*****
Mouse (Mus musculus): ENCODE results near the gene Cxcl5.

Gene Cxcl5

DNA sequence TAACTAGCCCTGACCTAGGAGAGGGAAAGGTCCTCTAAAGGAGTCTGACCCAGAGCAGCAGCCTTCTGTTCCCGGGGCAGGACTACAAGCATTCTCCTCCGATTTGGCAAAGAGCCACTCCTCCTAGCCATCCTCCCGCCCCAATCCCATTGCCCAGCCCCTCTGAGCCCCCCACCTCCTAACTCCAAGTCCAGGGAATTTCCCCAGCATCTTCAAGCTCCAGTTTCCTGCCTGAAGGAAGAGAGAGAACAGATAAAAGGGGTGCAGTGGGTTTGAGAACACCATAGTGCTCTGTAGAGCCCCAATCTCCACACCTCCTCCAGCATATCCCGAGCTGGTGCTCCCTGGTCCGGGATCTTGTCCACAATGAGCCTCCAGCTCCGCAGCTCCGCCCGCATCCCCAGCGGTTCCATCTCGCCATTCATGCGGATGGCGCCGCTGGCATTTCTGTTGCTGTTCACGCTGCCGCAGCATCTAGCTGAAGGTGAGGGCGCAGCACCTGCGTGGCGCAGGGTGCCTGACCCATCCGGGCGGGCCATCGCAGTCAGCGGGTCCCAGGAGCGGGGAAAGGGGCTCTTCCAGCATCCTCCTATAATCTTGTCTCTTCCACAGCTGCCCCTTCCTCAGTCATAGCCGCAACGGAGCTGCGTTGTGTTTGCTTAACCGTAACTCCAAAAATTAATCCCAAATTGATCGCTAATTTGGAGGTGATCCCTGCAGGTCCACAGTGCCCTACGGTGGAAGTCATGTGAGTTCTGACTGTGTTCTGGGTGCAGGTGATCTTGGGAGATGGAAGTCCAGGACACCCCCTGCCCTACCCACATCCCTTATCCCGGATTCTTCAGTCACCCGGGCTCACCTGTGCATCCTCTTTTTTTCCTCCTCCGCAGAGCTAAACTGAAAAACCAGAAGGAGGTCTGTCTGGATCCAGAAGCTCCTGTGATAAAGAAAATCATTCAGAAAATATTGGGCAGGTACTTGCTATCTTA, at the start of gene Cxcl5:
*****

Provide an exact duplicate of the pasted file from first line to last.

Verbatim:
Mouse (Mus musculus): ENCODE results near the gene Cxcl5.

Gene Cxcl5

DNA sequence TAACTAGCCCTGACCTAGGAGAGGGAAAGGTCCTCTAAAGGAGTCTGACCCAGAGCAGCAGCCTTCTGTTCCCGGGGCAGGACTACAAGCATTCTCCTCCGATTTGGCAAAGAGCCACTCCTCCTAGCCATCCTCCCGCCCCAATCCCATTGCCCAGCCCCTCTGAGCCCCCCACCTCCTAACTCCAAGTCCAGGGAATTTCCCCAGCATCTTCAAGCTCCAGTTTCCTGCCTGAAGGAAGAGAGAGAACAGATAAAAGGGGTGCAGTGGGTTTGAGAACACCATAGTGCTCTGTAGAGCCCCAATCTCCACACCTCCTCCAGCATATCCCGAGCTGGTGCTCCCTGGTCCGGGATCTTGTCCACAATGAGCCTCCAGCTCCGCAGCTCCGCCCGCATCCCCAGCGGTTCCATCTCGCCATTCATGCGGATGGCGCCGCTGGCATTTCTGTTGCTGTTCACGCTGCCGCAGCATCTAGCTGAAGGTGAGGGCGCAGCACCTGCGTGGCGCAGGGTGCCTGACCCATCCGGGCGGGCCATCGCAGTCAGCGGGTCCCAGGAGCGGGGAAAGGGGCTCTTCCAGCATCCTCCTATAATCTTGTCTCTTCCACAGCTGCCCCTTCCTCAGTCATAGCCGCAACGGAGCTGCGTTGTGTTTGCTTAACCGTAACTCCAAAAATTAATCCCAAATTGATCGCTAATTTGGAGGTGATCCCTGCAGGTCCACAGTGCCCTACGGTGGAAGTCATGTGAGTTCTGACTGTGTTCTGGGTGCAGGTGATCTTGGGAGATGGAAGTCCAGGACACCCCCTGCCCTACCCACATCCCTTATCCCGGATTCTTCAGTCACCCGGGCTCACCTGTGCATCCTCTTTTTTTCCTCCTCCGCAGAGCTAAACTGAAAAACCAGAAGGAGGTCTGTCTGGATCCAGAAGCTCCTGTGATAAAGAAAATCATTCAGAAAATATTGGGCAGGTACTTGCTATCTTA, at the start of gene Cxcl5: